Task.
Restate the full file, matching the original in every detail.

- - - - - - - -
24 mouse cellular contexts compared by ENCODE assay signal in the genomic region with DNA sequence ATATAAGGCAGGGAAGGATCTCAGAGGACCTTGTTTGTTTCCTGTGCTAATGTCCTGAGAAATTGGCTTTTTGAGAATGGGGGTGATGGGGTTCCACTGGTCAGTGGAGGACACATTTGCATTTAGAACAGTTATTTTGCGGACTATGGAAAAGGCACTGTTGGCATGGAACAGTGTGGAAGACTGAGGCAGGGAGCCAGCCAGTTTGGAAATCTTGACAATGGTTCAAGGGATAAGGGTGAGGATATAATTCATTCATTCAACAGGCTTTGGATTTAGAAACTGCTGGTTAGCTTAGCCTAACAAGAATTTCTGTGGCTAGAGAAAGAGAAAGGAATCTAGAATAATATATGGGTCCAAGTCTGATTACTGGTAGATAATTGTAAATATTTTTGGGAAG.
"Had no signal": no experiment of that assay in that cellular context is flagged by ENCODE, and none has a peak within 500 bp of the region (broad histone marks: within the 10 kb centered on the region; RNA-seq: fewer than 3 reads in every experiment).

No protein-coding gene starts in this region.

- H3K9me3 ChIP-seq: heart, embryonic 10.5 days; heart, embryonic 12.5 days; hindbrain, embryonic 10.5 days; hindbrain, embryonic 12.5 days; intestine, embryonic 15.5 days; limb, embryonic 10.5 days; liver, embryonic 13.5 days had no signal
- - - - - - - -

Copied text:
24 mouse cellular contexts compared by ENCODE assay signal in the genomic region with DNA sequence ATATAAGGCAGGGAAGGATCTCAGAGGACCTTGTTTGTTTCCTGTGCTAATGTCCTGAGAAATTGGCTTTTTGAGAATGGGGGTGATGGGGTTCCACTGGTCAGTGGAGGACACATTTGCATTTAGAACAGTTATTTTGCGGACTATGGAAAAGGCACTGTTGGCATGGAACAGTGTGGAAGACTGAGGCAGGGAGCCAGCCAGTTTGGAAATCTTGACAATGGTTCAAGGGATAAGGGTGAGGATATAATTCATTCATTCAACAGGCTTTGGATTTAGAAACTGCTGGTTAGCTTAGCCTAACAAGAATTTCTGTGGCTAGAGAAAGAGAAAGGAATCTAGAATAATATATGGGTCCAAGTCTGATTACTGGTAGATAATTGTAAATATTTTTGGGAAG.
"Had no signal": no experiment of that assay in that cellular context is flagged by ENCODE, and none has a peak within 500 bp of the region (broad histone marks: within the 10 kb centered on the region; RNA-seq: fewer than 3 reads in every experiment).

No protein-coding gene starts in this region.

- H3K9me3 ChIP-seq: heart, embryonic 10.5 days; heart, embryonic 12.5 days; hindbrain, embryonic 10.5 days; hindbrain, embryonic 12.5 days; intestine, embryonic 15.5 days; limb, embryonic 10.5 days; liver, embryonic 13.5 days had no signal